I'ANSON international

Transcript of "The History of the I'Anson Family" by Brian I'Anson


The family of I’Anson is descended from the historic family of Forbes, of the nobility of Scotland. The present head of this family, Horace Courtney Gammell, 20th Baron Forbes, and Premier Baron of Scotland (whose seats are Castle Forbes and Putachie, in the County of Aberdeen), was born 24th February, 1829, and is now living, aged eighty-five years, unmarried. This family has been established in Scotland for upwards of one thousand years, the earliest known record being the marriage of Solvathius Forbes to Maravilla, a daughter of King Gregory the Great, in A.D. 870.

In the early part of the fourteenth century a member of the Forbes family settled in France, where by his marriage with Françoise d’Agoult, in the year 1325, he effected an alliance with one of the oldest houses in the French nobility.

His own patrimony, along with his wife’s dowry, gave him an established position in the Country, and the title of Comte de Forbin was conferred on him, which title still exists in france to this day.

When it became the custom to distinguish members of families by means of surnames, the descendants of the oldest branch of the de Forbins assumed the surname of I’Anson, or Janson, de Forbin.

The writer has perused many accounts, more or less accurate, written in regard to the descent of the family of I’Anson in England. In some an attempt has been made to suggest that, like many historic families, they came over with William the Conquerer, and other remark that "the family is descended from a family of the name in France who possess large territory in that Country, with the rank of Marquis or Count de Tourban, and bear the same arms as the English line."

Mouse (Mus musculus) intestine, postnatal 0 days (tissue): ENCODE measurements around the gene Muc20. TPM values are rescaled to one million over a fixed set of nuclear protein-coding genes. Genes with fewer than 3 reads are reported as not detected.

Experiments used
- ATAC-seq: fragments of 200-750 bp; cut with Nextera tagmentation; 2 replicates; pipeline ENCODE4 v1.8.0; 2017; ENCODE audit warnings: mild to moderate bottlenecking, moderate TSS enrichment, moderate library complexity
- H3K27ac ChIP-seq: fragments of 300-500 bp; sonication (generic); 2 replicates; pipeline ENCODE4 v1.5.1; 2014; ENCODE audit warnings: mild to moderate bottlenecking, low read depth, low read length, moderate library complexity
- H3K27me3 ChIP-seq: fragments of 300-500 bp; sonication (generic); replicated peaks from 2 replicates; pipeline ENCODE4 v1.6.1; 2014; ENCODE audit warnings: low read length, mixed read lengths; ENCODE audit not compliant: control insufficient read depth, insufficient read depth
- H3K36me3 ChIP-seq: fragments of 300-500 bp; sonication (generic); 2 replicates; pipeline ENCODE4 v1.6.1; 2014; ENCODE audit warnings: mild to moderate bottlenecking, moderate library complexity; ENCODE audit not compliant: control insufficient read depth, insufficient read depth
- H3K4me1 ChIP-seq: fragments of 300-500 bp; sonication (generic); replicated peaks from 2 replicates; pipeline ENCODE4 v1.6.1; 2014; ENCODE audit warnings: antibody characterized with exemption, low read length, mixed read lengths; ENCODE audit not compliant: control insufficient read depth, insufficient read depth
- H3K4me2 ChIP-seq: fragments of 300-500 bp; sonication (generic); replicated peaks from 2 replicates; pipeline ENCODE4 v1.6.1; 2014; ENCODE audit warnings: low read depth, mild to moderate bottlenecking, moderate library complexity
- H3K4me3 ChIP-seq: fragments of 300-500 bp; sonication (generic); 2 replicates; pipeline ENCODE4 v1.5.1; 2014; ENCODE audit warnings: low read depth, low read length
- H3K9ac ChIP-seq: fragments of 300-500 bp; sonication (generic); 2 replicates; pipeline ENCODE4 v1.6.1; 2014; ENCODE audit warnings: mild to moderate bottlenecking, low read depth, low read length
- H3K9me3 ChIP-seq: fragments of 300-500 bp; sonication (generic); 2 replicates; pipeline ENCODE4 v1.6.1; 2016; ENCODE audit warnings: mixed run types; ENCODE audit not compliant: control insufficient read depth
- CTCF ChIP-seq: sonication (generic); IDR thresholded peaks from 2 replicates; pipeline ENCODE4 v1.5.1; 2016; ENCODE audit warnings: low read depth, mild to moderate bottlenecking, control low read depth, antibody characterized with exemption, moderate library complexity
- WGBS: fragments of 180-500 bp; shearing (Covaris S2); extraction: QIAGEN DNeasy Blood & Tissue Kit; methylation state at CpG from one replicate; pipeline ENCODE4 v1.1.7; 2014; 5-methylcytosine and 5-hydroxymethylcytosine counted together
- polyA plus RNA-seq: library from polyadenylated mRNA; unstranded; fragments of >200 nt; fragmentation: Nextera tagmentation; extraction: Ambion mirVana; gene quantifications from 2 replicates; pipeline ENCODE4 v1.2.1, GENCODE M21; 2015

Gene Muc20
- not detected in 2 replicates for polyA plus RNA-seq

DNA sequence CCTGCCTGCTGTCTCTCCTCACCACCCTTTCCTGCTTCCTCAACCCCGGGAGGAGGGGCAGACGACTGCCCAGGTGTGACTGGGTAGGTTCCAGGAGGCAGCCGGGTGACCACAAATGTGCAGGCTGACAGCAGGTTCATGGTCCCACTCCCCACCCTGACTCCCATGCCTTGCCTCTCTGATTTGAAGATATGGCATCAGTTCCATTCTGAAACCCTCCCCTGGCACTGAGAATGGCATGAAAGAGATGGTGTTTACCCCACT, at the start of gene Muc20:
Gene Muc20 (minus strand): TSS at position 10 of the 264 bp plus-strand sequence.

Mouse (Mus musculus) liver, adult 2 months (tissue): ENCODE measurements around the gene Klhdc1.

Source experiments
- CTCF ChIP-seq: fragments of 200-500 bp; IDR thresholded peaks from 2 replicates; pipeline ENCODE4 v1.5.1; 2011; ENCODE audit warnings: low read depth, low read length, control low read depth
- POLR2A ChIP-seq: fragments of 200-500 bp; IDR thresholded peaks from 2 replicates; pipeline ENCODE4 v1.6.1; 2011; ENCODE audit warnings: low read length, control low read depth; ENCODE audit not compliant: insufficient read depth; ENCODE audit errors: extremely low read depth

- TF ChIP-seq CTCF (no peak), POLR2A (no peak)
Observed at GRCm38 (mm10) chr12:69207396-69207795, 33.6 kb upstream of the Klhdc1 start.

It is true that the first of the family in England came over with a Conquerer, not, however, William, but Henry the Conquerer, and fought for him, not at the renowned Battle of Hastings, in 1066, but at the no less celebrated Battle of Bosworth in 1485, when King Richard III. was defeated and slain, and Henry of Richmond became King Henry VII. of England.

The error in the accounts where reference is made to de Tourban is probably due to imperfect handwriting, the "F" having been translated into "T", and the "Bin" into "Ban", and through no trouble having been taken to follow the family history further back than John I’Anson who fought at Bosworth.

This history of the family of I’Anson will endeavour to give the history of the family, first in Scotland, then in France, and finally in England, up to the present day. Every effort has been made by the Author to place on record all events in any way of historic interest to the family.

A history of this nature should be maintained in the future by careful record of events of family interest in the spaces provided for such towards the end of the volume, so that this book may be handed down from father to son, by each generation, to be kept up to date methodically.

The arms of the family in France are not, as stated in the passage quoted above, the same as those borne by the family in England. An illustration of these will be found facing the chapter on the de Forbins in France.

They are thus described:-